The Getty Foundation has awarded nearly US$390,000 (£240000) to the Museo Nacional del Prado for the intricate conservation of a series of six panel paintings by Peter Paul Rubens known as the Triumph of the Eucharist – one of the most important commissions of Rubens’ lifetime. The grant is part of the Getty’s ongoing Panel Painting Initiative, an international effort to train conservation specialists to ensure that important works of art on panels survive for future generations.
The Vasa, Sweden’s most famous warship, is deteriorating at a faster rate then expected as shown by new research data.
In a statement released earlier this month (September 2012), Lars Berglund, a professor at the Wallenberg Wood Science Centre at Stockholm's Royal Institute of Technology (KTH) said: "Our research shows that the strength of the wood has fallen dramatically. We didn't know this previously".
In March 2012, the Vancouver Art Gallery in Vancouver, B.C. Canada, hosted a three-day workshop titled ‘Cleaning of Painted Surfaces’, given by Richard Wolbers, Associate Professor of Science and Paintings Conservation at the University of Delaware’s Winterthur Art Conservation Training Program.
Sagita Mirjam Sunara
The Arts Academy of the University of Split, Croatia, hosted the 9th International Conference of Conservation-Restoration Programs in April 2012. The two-day conference included 14 lectures, a student poster exhibition and a roundtable discussion. Three Croatian and one Slovenian school participated in the event.
The scientific committee for the international conference devoted to Edvard Munch and contemporary painters invites proposals for posters and student posters. The conference, which coincides with MUNCH2013, will focus on conservation challenges and issues related to how and why their paintings have changed. The deadline for abstract submissions is 16 February 2013.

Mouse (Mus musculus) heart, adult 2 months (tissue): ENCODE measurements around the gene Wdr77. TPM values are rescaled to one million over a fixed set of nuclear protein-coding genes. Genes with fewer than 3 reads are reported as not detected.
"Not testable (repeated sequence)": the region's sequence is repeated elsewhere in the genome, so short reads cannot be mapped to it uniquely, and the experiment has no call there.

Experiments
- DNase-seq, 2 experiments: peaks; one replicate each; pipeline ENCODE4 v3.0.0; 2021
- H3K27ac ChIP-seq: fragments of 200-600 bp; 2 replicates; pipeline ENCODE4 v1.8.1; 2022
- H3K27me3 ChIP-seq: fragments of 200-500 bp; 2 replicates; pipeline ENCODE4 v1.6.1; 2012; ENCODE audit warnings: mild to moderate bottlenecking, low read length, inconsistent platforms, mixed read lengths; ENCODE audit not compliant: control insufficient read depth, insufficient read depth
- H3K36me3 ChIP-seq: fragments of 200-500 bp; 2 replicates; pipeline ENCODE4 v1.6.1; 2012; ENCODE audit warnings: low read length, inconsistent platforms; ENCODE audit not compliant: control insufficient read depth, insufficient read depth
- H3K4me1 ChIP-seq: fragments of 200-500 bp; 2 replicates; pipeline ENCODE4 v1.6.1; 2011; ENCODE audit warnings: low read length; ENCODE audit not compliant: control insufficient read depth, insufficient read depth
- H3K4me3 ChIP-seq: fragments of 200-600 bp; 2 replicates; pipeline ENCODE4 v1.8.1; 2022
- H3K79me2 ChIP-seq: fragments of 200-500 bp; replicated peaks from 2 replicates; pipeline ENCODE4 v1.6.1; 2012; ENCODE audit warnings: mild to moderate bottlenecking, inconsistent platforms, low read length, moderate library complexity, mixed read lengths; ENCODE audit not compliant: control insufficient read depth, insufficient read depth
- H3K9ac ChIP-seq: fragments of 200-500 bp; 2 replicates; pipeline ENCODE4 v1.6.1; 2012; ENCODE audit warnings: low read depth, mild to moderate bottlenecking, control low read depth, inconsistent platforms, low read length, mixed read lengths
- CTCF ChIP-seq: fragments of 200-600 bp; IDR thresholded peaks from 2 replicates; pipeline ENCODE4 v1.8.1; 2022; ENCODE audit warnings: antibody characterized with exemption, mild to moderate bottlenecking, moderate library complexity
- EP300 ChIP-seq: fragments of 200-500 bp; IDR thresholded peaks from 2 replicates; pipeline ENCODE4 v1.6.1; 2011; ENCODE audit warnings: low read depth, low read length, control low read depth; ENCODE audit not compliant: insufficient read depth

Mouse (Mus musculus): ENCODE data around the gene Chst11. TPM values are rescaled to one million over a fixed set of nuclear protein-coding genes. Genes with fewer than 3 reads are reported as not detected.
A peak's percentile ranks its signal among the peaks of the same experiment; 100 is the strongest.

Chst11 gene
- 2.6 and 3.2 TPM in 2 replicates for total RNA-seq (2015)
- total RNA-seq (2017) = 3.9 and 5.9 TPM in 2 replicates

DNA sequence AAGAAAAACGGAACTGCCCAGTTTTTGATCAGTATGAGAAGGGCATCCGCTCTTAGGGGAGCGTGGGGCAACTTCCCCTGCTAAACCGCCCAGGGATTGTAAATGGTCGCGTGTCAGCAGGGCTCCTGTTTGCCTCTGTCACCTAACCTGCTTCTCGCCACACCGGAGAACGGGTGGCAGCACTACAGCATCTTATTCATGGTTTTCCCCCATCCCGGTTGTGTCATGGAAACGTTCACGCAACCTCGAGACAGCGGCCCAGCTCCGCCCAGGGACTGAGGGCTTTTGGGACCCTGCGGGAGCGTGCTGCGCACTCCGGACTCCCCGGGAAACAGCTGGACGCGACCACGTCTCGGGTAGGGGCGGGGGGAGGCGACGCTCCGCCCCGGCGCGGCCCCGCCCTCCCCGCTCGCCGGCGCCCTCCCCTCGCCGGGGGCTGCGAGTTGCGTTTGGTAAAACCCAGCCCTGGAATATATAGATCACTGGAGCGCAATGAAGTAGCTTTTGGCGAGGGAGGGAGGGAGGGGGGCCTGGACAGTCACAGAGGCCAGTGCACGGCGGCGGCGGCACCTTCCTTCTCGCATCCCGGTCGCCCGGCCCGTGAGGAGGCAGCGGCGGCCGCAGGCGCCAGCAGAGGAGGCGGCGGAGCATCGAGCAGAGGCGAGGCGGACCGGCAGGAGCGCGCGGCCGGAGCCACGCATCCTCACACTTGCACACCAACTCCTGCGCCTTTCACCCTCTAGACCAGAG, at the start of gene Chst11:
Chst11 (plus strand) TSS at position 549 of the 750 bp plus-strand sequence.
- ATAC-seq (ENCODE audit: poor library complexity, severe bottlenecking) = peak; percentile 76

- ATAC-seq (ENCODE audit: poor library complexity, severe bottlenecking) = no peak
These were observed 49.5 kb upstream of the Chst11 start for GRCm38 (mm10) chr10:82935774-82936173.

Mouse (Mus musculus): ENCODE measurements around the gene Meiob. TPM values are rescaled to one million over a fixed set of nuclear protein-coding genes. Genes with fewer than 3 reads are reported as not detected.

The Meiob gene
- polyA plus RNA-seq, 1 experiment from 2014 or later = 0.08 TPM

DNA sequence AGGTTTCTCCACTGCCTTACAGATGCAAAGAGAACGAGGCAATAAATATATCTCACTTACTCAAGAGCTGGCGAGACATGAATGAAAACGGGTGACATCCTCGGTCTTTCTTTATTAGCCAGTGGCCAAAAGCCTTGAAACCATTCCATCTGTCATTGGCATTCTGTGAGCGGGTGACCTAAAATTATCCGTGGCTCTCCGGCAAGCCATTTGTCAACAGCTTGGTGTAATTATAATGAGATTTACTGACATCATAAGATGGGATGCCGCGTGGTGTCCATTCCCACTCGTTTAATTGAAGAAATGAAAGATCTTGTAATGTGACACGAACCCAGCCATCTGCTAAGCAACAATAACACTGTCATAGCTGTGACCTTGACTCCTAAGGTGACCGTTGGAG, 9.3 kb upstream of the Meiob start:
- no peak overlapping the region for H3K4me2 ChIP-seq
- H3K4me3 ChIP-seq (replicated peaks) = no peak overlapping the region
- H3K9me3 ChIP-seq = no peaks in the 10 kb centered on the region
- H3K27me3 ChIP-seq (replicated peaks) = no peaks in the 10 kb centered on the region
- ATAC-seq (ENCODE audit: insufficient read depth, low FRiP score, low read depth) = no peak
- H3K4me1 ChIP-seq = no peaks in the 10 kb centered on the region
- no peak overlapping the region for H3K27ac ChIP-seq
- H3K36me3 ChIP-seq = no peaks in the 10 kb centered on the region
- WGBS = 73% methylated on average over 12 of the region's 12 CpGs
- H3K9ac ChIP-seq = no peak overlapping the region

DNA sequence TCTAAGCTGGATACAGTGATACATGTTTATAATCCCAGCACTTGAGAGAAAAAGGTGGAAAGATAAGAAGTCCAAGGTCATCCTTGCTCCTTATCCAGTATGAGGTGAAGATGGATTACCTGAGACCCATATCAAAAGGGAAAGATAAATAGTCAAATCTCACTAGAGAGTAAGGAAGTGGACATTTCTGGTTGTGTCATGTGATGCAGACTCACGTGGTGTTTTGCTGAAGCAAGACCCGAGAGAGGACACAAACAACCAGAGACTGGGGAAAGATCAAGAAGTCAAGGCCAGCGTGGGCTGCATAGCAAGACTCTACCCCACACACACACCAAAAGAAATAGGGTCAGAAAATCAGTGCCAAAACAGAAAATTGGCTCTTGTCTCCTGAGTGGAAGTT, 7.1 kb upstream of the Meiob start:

Abstracts should not exceed 350 words, and might address themes associated with:
Dr. Nicholas Eastaugh
Art Access & Research Ltd., London, and the Pigmentum Project, University of Oxford
£35,000.00 to £38,000.00 depending on experience per annum, plus training and benefits
Hours of work: 35 hours per week, over 5 days
The Royal Collection is one the of the largest and most important art collections in the world. It comprises almost all aspects of the fine and decorative arts, and contains an important, large and varied collection of fine and base metalwork, including jewellery, silver, silver gilt, bronze, base and outdoor metalwork on display in Buckingham Palace, Windsor Castle and the Palace of Holyroodhouse and other locations around the U.K.
In the museum world, the relationship between material aid and contents that those who grant this aid desire to see, expresses itself in so many and diverse ways: Foundations and private collectors often offer work, but only under specific conditions. It is not uncommon for the financing of infrastructure projects to be linked to firm policy requirements. In addition, companies consider to varying degrees that sponsoring exhibitions is a business through which they can secure a return on the money they have invested, in particular in terms of image.
Organiser: European Research Centre for Book and Paper Conservation-Restoration
The programme committee welcomes original contributions on the following example topics:
- of the use of biocides & disinfection,
- “the use of biocides and the monitoring of the effects on materials”
(The topics can also include the possibility of launching a sort of web archive of data on treated collections and objects and on the best methods that can be used in monitoring (i.e. colour co-ordinates, pH, etc.).